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International Union, United Automobile Aerospace & Agricultural Implement Workers of America, UAW v. Occupational Safety & Health Administration
United States Court of Appeals for the District of Columbia
938 F.2d 1310 (1991)
The Occupational Safety and Health Administration (OSHA) (defendant) issued a regulation entitled “Control of Hazardous Energy Sources (Lockout/Tagout).” The terms “lockout” and “tagout” in the regulation referred to two procedures designed to reduce workplace injuries. The regulation applied to virtually all equipment in almost all industries. OSHA took the position that it could impose any restriction it chose to as long as the restriction was feasible. It based this position on the text of § 3(8) of the Occupational Safety and Health Act (Act), which provides that OSHA may issue standards that are “reasonably necessary or appropriate to provide safe or healthful employment and places of employment.” Section 6(b)(5) of the Act limits OSHA’s discretion when promulgating standards that deal with toxic materials or harmful physical agents. Representatives of labor and industry (plaintiffs) challenged the regulation in federal court on the ground that the Act was an invalid delegation of legislative authority with respect to rules issued under § 6(b) of the Act, but not covered by § 6(b)(5).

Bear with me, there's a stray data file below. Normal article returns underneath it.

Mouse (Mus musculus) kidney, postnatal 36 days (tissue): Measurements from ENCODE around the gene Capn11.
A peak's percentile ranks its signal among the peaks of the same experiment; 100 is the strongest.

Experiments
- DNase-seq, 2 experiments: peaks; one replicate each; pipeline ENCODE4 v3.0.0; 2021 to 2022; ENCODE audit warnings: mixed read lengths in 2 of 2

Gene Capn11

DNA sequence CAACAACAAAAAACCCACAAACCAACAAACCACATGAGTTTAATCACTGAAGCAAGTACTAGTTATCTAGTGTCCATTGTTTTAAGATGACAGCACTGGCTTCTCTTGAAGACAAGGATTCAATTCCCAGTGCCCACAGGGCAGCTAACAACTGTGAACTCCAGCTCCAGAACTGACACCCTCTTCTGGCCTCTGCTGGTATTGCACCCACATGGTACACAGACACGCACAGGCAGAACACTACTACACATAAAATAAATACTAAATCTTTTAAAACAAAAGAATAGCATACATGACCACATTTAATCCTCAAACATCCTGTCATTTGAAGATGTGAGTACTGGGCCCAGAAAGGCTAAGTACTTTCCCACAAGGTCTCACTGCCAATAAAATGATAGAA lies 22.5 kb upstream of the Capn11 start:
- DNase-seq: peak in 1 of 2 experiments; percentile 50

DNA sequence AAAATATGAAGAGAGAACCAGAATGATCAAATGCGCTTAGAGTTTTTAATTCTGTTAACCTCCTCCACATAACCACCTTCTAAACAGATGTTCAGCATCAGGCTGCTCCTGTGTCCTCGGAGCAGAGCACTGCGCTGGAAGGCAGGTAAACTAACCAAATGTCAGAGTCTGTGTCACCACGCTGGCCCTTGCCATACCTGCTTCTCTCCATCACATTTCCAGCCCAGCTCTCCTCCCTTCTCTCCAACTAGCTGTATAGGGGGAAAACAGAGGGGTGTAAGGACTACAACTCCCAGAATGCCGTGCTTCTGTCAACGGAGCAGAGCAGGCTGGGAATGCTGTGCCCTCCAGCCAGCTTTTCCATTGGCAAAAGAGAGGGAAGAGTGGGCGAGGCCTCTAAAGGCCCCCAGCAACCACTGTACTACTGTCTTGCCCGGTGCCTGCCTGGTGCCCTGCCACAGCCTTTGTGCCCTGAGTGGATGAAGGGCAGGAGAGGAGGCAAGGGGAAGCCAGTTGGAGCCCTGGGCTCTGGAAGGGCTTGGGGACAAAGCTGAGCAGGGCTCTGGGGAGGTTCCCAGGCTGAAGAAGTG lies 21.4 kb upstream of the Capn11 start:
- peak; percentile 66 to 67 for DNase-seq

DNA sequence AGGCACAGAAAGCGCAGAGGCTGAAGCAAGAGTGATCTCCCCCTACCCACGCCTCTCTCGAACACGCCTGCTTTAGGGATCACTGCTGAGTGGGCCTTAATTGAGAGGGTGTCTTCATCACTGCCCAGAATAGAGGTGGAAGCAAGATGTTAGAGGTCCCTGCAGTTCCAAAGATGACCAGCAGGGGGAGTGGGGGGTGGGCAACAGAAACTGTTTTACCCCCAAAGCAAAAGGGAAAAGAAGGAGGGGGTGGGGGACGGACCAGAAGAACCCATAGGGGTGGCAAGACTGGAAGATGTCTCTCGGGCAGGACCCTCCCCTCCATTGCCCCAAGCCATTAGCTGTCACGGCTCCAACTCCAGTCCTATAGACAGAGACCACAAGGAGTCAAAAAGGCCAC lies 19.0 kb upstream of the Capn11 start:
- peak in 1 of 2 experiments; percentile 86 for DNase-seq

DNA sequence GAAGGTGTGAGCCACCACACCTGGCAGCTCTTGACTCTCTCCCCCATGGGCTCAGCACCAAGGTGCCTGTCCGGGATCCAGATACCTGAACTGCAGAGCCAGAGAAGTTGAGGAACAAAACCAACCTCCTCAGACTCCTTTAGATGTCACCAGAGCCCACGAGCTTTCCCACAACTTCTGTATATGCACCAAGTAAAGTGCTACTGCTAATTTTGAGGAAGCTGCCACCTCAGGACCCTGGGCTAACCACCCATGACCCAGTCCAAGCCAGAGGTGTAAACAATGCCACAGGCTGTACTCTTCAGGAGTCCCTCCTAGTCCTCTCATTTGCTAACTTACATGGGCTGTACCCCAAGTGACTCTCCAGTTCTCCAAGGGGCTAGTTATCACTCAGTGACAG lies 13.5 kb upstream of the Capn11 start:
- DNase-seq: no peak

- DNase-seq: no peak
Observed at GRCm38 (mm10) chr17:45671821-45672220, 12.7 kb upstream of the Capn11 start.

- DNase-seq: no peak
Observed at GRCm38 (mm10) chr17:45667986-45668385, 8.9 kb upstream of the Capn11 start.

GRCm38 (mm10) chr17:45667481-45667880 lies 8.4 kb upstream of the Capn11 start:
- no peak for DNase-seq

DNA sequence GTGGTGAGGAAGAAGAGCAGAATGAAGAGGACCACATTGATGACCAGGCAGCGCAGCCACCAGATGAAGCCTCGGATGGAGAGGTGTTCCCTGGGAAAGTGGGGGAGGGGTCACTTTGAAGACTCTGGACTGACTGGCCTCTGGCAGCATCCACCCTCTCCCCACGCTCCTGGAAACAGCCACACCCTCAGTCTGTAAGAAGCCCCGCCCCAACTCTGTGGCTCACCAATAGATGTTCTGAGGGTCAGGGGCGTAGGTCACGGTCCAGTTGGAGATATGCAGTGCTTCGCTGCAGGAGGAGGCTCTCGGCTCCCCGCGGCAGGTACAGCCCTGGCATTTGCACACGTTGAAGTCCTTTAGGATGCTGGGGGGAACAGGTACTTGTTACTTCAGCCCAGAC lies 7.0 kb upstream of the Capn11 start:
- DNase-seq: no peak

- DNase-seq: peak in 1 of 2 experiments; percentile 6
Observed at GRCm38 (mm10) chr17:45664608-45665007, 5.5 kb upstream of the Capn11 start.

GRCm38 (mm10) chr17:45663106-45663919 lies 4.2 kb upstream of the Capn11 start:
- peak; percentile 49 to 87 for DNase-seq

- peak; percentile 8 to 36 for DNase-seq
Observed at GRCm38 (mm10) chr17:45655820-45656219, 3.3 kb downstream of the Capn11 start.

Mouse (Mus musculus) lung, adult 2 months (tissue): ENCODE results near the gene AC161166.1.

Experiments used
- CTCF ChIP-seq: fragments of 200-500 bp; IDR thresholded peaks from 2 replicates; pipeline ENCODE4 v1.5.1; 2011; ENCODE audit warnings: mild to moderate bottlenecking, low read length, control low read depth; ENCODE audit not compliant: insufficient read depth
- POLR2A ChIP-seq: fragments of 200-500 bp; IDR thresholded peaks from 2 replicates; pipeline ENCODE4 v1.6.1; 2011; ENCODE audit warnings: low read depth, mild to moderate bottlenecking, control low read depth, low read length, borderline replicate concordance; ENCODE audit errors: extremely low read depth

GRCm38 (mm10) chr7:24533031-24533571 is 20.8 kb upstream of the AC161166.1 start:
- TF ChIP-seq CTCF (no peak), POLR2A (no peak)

Rule of Law
Holding and Reasoning (Williams, J.)
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